Now that it’s over, we should take a look back at the UAW strike against the Big Three automakers – and a look forward to what it might mean more broadly.
In recent days, members of the United Auto Workers union officially approved new contracts with General Motors, Ford and Stellantis. But the gains for autoworkers, including nonunion workers, are broader than that. Since the stoppage ended last month, Toyota, Honda and Hyundai all announced raises for their nonunion U.S. factory workers.
Many are calling it “the UAW bump.”
Meanwhile, actors and writers ended their own strikes in Hollywood early this month, after gaining their own concessions from the studios.
Who won these confrontations? Well, the unions got a lot of what they wanted. For instance, the UAW, under the innovative leadership of new president Shawn Fain, won large wage increases and other long-sought concessions, such as larger company contributions to retirement plans and the right to strike over plant closures.
“It’s a fascinating moment in history,” said Julian Dalzell, the Senior Lecturer in the Management department at the Darla Moore School of Business who commented here previously while the strike was under way. “I hesitate to call them victories, but these were substantial gains for the unions.”
He’s particularly impressed by Fain’s strategies, and what he plans to do going forward. The UAW president has reached out to workers, urging them to sign contracts that will expire about the same time as the auto contracts, in the vicinity of 2028.
“We invite unions around the country to align your contract expirations with our own, so that together we can begin to flex our collective muscles,” said Fain. “If we’re going to truly take on the billionaire class and rebuild the economy so that it starts to work for the benefit of the many, it’s important not only that we strike, but that we strike together.”
In other words, related industries representing a much larger swath of the American economy may well be on the line. “If that happens”, says Dalzell, ”it will be very interesting…” and it will be “happening in another election year.” Fain has proposed May Day 2028 as a day of solidarity and for multiple Union contracts to expire. “So we shall see how other unions respond to the call.”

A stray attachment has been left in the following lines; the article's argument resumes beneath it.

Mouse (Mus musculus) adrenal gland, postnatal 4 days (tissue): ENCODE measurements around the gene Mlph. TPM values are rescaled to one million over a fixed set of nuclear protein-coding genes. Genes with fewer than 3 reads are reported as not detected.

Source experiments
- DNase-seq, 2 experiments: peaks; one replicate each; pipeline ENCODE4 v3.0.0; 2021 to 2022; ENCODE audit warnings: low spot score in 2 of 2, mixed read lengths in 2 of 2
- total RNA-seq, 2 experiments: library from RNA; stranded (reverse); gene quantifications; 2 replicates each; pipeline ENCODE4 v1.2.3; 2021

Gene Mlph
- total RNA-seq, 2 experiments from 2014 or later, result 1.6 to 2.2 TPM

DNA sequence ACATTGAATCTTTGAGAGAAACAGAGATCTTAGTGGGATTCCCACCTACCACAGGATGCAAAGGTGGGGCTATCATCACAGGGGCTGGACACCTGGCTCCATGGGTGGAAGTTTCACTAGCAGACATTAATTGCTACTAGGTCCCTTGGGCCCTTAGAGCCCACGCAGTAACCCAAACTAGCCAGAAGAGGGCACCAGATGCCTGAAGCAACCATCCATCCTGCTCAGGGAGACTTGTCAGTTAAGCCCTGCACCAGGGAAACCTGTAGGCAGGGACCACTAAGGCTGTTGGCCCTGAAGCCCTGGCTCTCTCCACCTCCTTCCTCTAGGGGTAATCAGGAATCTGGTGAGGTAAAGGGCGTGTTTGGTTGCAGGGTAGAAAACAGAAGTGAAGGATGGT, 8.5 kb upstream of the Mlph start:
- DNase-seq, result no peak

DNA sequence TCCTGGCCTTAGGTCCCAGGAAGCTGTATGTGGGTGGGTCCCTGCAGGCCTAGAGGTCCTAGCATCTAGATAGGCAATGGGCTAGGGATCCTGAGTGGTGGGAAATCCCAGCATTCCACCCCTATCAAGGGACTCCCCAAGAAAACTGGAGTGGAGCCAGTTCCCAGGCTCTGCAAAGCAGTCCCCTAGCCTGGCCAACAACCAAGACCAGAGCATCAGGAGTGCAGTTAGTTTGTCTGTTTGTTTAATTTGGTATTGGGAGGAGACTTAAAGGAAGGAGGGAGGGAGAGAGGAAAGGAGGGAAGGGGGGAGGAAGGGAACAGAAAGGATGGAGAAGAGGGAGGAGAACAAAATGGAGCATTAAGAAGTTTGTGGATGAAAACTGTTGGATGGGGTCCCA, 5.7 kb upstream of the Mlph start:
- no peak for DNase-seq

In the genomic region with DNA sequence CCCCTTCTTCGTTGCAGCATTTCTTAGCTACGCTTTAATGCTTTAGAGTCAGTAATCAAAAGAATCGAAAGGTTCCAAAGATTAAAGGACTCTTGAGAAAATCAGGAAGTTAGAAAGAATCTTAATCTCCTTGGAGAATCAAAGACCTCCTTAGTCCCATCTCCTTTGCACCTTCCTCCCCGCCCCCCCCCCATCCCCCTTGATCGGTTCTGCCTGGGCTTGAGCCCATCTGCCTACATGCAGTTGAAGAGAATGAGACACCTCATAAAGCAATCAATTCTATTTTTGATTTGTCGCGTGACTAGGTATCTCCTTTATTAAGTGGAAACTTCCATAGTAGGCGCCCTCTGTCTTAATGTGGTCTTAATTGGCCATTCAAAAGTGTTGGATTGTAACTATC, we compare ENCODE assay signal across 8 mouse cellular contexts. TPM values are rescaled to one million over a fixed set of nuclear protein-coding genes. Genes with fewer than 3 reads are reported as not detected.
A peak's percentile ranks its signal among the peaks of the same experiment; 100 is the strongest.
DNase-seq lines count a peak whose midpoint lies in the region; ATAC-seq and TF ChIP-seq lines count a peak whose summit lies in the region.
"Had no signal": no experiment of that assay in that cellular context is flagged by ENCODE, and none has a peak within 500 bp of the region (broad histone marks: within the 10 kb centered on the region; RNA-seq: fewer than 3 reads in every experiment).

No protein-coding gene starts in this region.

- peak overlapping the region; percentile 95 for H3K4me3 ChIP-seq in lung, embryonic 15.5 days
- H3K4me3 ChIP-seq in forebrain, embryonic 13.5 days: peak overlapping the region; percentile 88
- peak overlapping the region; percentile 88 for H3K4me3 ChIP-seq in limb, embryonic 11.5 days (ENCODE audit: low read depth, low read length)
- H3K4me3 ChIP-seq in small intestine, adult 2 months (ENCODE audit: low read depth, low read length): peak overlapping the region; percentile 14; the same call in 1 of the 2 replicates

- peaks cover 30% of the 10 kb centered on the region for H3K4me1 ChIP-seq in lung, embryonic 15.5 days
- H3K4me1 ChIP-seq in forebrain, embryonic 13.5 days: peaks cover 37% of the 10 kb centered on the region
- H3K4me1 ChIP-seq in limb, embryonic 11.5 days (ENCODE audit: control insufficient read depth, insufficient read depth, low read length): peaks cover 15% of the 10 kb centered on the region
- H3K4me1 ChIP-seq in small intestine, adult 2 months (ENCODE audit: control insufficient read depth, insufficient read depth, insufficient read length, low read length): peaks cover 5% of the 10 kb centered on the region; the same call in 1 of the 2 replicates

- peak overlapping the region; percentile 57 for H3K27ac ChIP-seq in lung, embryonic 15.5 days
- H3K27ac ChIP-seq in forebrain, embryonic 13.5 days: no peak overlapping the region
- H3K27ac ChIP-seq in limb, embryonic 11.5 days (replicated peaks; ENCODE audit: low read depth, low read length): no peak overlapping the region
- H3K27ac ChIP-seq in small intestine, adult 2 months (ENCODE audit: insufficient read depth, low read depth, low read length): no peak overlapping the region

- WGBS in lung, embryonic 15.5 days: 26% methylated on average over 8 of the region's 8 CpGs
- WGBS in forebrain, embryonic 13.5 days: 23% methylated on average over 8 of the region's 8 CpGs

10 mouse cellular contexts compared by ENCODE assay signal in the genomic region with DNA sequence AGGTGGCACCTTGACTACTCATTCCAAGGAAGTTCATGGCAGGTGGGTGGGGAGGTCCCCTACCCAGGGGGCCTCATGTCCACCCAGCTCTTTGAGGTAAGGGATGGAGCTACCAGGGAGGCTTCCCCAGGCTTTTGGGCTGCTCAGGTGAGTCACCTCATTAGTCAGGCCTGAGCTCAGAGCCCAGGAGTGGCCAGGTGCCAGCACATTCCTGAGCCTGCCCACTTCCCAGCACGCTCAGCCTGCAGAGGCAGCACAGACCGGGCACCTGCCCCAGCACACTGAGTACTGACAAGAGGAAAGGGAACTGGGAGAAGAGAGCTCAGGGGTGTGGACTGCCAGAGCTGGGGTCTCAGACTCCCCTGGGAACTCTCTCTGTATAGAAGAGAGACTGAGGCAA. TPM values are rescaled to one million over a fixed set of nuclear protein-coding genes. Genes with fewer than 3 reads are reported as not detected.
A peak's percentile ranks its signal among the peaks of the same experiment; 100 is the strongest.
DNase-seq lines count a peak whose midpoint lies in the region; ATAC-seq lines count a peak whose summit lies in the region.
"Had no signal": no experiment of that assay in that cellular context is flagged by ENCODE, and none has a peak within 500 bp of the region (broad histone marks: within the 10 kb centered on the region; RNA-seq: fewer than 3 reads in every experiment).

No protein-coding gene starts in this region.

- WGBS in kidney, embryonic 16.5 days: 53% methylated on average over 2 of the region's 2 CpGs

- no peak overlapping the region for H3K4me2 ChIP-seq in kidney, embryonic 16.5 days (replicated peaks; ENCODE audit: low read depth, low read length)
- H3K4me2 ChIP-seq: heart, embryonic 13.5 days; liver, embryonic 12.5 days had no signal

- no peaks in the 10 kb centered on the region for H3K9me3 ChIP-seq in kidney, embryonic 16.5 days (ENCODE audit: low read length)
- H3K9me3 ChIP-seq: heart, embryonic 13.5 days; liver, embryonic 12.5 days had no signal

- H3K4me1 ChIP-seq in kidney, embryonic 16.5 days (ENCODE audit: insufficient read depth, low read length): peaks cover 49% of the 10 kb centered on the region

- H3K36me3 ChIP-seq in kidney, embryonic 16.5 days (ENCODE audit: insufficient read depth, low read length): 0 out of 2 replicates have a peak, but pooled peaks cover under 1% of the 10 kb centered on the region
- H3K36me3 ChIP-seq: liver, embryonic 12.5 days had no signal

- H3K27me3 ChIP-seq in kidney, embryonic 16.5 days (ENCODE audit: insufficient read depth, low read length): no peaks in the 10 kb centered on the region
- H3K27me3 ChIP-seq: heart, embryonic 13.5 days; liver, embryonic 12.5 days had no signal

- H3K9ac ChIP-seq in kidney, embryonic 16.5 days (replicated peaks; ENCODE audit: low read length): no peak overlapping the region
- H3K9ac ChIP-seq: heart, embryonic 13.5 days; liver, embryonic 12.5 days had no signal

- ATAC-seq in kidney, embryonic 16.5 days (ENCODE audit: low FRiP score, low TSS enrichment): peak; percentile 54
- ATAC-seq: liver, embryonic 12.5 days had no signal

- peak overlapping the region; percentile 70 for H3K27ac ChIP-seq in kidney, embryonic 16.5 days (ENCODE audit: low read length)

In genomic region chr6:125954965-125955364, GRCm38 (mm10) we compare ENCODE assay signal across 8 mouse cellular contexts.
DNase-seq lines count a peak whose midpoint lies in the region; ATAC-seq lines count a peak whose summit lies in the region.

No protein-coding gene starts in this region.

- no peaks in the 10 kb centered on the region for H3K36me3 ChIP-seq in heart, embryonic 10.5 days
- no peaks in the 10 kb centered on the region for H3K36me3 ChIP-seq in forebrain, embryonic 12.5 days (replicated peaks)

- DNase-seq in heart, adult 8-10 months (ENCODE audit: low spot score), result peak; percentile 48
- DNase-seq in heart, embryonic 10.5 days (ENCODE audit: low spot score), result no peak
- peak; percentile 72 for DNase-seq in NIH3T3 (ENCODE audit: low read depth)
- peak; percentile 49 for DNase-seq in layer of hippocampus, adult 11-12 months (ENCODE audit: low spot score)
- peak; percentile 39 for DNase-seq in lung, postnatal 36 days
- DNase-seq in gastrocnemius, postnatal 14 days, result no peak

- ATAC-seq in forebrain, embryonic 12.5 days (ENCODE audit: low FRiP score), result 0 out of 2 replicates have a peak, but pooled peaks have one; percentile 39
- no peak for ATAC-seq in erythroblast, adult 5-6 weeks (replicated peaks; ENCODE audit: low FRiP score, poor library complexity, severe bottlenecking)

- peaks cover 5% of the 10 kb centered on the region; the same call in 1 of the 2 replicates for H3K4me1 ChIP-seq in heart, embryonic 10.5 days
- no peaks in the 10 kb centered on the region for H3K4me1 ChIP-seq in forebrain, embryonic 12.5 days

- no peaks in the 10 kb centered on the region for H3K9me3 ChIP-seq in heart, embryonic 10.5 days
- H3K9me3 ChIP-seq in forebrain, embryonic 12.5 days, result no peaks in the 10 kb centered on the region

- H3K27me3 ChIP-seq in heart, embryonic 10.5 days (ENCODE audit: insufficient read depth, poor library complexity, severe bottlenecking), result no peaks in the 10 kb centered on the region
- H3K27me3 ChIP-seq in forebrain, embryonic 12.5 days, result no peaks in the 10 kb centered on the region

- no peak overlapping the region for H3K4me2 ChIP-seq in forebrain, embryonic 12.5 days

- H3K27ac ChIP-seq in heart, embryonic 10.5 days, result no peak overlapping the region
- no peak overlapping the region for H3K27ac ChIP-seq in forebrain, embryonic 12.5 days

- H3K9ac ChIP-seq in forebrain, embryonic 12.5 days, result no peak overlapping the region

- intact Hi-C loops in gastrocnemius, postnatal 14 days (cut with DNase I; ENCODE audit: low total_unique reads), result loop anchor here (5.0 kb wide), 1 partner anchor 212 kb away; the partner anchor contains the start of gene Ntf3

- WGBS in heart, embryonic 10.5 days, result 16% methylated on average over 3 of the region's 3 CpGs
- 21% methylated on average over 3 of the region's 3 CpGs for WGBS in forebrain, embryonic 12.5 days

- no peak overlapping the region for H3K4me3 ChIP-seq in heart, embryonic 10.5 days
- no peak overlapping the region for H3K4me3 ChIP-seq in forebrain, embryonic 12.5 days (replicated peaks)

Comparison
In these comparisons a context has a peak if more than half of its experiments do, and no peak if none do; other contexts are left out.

This follows Fain’s aggressive tactics during the strike itself, which Dalzell sees as a sort of “throwback to 1950s unionism.” But it wasn’t just a nod to glory days. In a practical sense, “It was very successful.”
Meanwhile in Hollywood, notes Dalzell, the “amount of increases was similar.” And the unions also got protections against some of the threats posed by artificial intelligence – for instance, the actors got more control over their own likenesses.
Does any of this mean that the industries – labor and management – have successfully dealt with existential threats posed by new technology, from AI to electric vehicles? No. But the unions have shown they have to power to kick the can a good bit down the road from their perspective – for now.
An impressive thing about what’s happened in both Detroit and Hollywood is that these were not industries that were not particularly vulnerable to what Dalzell refers to as “consumer time sensitivity.” The general public might rise up against the oil companies if their gasoline goes up a dollar, and would particularly revolt if all the supermarkets suddenly closed.
But do you really have to buy that new car now? Does it affect the average person’s life if a new movie doesn’t come out until next year, or we see more recycled content on television? And yet unions found other ways to engage public interest – such as the UAW having Senator Bernie Sanders speak at one of their major rallies, and welcoming the first president of the United States in history to walk a picket line – and those industries managed to wrest significant concessions from management.
This labor success is not great news for the companies, specifically in Detroit. Electric cars are coming into their own soon, and Tesla has not only a technological head start, but pays far less for labor – as do the companies that now make their cars in states that are “not very union-friendly” – such as South Carolina.
Meanwhile, with the higher wages, the companies have less money to invest in development or infrastructure that will be needed to build the next generation of vehicles – which could mean fewer jobs in the future for the workers.
But are unions daunted at this moment? Not in Detroit, and not elsewhere, either. Look what happened on Friday: Thousands of Starbucks workers staged a one-day walkout on the company’s much-promoted Red Cup Day.
It didn’t get them new contracts. But it got them some attention at a moment when unions seem to be on something of an upward swing.